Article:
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Categorical Assignment of Pulmonary Embolism is a Simple and More Accurate Indicator of Right Ventricular Dysfunction and Short Team Mortality
Yu Lin Chen,
Anthony P. Pietropaoli,
Scott J Cameron
Posted 20 May 2019
bioRxiv DOI: 10.1101/642892
Posted 20 May 2019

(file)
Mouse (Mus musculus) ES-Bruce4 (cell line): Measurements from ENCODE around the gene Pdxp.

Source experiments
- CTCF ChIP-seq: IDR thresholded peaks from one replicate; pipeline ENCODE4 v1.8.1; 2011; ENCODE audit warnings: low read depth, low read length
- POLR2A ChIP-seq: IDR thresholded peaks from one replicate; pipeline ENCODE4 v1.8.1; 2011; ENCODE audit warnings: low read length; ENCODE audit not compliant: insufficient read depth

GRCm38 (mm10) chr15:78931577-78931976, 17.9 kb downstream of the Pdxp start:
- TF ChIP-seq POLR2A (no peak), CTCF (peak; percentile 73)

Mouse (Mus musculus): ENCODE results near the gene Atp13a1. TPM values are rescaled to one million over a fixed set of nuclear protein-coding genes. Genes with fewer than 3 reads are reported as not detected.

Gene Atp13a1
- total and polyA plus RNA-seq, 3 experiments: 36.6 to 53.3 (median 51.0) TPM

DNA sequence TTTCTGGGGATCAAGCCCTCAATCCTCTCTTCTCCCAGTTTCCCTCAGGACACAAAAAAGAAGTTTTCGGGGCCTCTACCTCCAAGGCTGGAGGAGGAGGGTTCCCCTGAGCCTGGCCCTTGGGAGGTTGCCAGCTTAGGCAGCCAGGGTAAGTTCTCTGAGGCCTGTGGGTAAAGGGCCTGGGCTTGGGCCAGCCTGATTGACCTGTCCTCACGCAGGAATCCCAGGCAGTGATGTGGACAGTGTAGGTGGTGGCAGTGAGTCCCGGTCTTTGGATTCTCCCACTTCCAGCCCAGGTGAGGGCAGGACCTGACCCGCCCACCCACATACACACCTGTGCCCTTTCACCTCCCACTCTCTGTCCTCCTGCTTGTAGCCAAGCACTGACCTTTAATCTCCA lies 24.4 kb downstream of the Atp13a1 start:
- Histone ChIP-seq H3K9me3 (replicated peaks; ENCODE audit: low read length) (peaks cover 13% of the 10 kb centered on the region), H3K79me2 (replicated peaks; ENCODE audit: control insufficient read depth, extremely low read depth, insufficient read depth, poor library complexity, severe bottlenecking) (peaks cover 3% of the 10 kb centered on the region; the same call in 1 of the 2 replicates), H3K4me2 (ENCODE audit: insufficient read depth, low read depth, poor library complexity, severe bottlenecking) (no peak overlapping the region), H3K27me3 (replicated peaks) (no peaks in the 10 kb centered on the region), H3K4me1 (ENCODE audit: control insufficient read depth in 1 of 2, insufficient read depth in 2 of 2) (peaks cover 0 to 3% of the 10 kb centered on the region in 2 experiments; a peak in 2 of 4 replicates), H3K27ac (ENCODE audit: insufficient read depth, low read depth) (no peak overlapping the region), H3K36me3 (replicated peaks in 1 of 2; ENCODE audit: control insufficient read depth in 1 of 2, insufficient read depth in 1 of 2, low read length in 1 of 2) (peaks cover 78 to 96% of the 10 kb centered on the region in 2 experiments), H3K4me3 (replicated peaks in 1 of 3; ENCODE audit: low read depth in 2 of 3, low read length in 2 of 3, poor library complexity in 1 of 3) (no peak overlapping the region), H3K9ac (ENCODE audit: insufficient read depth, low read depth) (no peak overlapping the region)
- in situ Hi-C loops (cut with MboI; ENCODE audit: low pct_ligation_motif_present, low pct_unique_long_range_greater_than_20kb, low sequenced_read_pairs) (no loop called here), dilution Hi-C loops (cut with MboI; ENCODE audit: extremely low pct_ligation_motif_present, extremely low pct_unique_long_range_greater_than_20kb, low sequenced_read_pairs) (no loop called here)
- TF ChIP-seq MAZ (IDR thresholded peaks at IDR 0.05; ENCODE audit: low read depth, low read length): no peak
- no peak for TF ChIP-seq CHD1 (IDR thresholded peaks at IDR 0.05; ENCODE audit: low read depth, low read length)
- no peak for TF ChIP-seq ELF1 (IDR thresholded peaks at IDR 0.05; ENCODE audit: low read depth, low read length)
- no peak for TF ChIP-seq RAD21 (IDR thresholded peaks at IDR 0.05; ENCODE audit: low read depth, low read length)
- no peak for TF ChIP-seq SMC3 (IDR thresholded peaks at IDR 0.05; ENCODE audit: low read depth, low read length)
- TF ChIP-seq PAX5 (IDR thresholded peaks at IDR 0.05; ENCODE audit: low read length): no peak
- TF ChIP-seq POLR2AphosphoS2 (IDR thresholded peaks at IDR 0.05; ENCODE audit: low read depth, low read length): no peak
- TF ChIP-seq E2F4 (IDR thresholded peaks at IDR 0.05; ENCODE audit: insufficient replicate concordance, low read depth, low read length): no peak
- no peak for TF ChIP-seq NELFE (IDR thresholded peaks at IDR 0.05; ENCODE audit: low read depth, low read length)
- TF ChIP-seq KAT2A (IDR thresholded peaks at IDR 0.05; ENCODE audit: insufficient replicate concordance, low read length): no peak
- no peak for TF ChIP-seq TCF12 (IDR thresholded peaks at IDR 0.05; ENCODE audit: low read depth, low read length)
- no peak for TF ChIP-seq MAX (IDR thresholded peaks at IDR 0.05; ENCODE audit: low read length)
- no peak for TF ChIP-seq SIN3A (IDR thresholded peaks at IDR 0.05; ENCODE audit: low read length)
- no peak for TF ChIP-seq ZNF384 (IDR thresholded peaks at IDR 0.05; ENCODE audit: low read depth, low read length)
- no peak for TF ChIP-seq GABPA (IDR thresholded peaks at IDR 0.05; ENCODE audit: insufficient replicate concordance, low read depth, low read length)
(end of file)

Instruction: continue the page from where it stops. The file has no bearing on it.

Several risk stratification tools are available to predict short term mortality in patients with acute pulmonary embolism (PE). Right ventricular (RV) dysfunction, which is common to intermediate and high risk PE, is an independent predictor of mortality and may be a faster and simpler way to assess patient risk in acute care settings. We evaluated 571 patients presenting with acute PE as the primary diagnosis, stratifying them by the Pulmonary Embolism Severity Index (PESI), by the BOVA score, or categorically as low risk (no RV dysfunction by imaging), intermediate risk (RV dysfunction by imaging), or high risk PE (RV dysfunction by imaging with sustained hypotension). Using imaging data to firstly define the presence of RV dysfunction, and plasma cardiac troponin T (cTnT) and NTproBNP as additional evidence for myocardial strain, we evaluated the PESI and BOVA scoring systems compared to categorical assignment of PE as low risk, submassive, and massive PE. Cardiac biomarkers poorly distinguished between PESI classes and BOVA stages in patients with acute PE. Cardiac TnT and NTproBNP easily distinguished low risk from submassive PE with an area under the curve (AUC) of 0.84 (95% C.I. 0.73–0.95, p< 0.0001), and 0.88 (95% C.I. 0.79–0.97, p< 0.0001), respectively, and low risk from massive PE with an area under the curve (AUC) of 0.89 (95% C.I. 0.78–1.00, p< 0.0001), and 0.89 (95% C.I. 0.82–0.95, p< 0.0001), respectively. Predicted short term mortality by PESI score or BOVA stage was lower than the observed mortality for submassive PE by a two fold order of magnitude. These data suggest the presence of RV dysfunction in the context of acute PE is sufficient for the purposes of risk stratification, while more complicated risk stratification algorithms may underestimate short term mortality risk.
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